It’s tougher for kids to learn the hard stuff if they aren’t taught the soft stuff

Emotional Intelligence While the concept of emotional intelligence has been around for quite a while, it wasn’t until Daniel Goleman wrote the best seller Emotional Intelligence: Why It Can Matter More Than IQ that the term became widely popularized.

Goleman writes a great blog appropriately called DanielGoleman.info which yesterday had an interesting post entitled Some Big News About Learning

Goleman wrote:

Here’s a sneak preview of some headlines that you’ll see in the next few months: teaching kids to be more emotionally and socially competent boosts their academic achievement. More precisely, when schools offer students programs in social and emotional learning, their achievement scores gain around 11 percentile points.

In the era of No Child Left Behind, where schools are rated on how well their students score on these tests, that’s a huge advantage for individual students and schools alike. And the gains are biggest in “at risk” kids, the bottom ten percent who are most likely to fail in their education.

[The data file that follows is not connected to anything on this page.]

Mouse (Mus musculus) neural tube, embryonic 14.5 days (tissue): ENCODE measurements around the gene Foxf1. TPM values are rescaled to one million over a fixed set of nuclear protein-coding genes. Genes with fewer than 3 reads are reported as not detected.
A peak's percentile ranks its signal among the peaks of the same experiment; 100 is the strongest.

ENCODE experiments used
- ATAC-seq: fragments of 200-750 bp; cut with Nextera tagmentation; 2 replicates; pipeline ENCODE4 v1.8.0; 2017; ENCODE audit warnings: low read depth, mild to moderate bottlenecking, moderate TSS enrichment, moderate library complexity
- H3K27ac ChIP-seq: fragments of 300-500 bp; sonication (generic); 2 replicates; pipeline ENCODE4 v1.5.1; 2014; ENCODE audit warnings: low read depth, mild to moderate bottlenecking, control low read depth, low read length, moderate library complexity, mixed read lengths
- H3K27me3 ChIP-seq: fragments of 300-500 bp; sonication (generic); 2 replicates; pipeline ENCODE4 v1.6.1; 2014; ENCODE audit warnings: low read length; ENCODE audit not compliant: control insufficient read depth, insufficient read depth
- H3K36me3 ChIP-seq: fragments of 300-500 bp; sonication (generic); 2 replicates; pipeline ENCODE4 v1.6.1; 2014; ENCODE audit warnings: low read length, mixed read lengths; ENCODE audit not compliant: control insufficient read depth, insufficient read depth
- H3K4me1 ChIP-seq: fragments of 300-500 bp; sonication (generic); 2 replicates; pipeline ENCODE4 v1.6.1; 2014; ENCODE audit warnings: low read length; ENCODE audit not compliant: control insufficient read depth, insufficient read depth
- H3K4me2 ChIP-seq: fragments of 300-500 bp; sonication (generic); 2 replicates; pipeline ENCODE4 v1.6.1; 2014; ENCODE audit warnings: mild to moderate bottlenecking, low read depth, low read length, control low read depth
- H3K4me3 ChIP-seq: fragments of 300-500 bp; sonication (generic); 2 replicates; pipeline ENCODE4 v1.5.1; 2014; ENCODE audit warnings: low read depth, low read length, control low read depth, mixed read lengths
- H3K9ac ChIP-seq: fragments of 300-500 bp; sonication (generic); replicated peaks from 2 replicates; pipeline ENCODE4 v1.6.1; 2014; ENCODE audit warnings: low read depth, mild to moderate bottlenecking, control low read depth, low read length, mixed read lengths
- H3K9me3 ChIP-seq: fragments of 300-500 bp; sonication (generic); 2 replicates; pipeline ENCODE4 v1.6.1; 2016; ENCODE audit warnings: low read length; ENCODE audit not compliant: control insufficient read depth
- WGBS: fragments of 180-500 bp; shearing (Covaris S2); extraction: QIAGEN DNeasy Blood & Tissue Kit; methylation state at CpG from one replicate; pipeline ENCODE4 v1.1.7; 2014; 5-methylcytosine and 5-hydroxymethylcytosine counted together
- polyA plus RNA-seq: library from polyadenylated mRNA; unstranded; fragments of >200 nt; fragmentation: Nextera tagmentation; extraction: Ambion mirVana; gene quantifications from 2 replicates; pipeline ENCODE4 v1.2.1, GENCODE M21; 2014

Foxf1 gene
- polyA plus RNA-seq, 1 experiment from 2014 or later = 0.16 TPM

That meta-analysis revealed that students improved on every measure of positive behavior, like classroom discipline, liking school, and attendance – and went down on rates for every anti-social index, from bullying and fights to suspensions and substance abuse. What’s more, there was a drop in numbers of students who were depressed, anxious, and alienated. And all these gains were in as impressive a range as those for academic achievement.

In recent years, people involved in the study and practice of leadership development have recognized the importance of fostering emotional intelligence skills. Managers who are not in tune with themselves and their reports will often have a more difficult time exercising effective leadership.  

It’s not really a huge leap to assume that the same concepts may apply to children learning. Now the Collaborative for Social and Emotional Learning has provided us with the research to substantiate this through a significant study involving over 233,000 students across the country.

Goleman also writes: